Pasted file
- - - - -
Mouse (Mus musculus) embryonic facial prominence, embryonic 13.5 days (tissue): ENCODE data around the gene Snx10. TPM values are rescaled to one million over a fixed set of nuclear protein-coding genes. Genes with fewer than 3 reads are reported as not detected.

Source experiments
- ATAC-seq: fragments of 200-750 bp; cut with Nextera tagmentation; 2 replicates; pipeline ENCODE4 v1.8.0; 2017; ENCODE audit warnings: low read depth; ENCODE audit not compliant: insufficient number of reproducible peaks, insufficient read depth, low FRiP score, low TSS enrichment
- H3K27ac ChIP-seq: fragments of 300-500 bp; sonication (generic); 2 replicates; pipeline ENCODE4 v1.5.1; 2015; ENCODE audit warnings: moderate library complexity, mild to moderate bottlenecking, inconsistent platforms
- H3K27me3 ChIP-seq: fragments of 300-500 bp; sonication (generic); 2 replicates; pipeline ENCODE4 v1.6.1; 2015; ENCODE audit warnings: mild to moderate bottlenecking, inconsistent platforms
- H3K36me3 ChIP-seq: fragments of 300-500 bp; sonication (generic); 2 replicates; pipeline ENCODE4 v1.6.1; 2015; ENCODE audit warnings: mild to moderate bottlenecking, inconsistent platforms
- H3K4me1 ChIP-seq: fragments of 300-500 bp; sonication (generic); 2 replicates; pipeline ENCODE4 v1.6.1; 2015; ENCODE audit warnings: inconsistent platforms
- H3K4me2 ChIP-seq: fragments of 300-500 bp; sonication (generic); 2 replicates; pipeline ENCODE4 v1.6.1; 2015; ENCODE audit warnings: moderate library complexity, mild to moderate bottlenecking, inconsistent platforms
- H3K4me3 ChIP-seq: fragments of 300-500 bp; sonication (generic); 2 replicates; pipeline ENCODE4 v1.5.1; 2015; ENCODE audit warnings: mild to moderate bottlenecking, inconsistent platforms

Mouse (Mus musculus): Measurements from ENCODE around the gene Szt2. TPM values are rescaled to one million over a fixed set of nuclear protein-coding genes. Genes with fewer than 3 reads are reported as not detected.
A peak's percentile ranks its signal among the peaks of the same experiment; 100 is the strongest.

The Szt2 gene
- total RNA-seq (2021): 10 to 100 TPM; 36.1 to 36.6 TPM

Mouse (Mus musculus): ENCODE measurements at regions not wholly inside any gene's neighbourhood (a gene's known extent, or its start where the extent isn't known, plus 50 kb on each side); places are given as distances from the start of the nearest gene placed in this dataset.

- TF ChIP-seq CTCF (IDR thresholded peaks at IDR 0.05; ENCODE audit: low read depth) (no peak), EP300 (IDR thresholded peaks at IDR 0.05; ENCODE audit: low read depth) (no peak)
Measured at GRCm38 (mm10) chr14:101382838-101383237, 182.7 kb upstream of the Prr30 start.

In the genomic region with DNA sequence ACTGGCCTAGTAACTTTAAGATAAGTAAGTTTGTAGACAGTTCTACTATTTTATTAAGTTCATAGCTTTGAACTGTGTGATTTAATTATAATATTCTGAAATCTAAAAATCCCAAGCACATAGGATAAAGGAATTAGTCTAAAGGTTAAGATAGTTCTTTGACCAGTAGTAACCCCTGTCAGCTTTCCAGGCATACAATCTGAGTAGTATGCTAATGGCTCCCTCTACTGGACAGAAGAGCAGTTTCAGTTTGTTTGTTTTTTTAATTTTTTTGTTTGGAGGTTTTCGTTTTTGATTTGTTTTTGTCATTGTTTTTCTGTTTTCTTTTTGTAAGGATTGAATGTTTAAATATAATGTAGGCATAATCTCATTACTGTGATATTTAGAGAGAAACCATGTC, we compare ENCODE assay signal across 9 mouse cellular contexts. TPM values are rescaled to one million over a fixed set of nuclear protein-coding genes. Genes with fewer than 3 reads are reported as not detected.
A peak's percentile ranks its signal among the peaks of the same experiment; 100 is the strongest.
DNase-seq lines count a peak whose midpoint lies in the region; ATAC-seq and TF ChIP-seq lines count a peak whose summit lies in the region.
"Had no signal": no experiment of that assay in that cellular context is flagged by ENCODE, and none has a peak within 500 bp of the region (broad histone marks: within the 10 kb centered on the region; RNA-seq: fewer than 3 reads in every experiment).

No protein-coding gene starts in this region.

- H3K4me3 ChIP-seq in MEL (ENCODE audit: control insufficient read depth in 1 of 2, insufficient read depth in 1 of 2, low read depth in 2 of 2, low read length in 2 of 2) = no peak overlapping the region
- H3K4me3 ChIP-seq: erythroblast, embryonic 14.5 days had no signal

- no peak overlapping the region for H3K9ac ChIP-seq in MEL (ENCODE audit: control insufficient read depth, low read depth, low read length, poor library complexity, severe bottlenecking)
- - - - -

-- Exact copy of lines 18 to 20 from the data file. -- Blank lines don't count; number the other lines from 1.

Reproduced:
A peak's percentile ranks its signal among the peaks of the same experiment; 100 is the strongest.
DNase-seq lines count a peak whose midpoint lies in the region; ATAC-seq and TF ChIP-seq lines count a peak whose summit lies in the region.
"Had no signal": no experiment of that assay in that cellular context is flagged by ENCODE, and none has a peak within 500 bp of the region (broad histone marks: within the 10 kb centered on the region; RNA-seq: fewer than 3 reads in every experiment).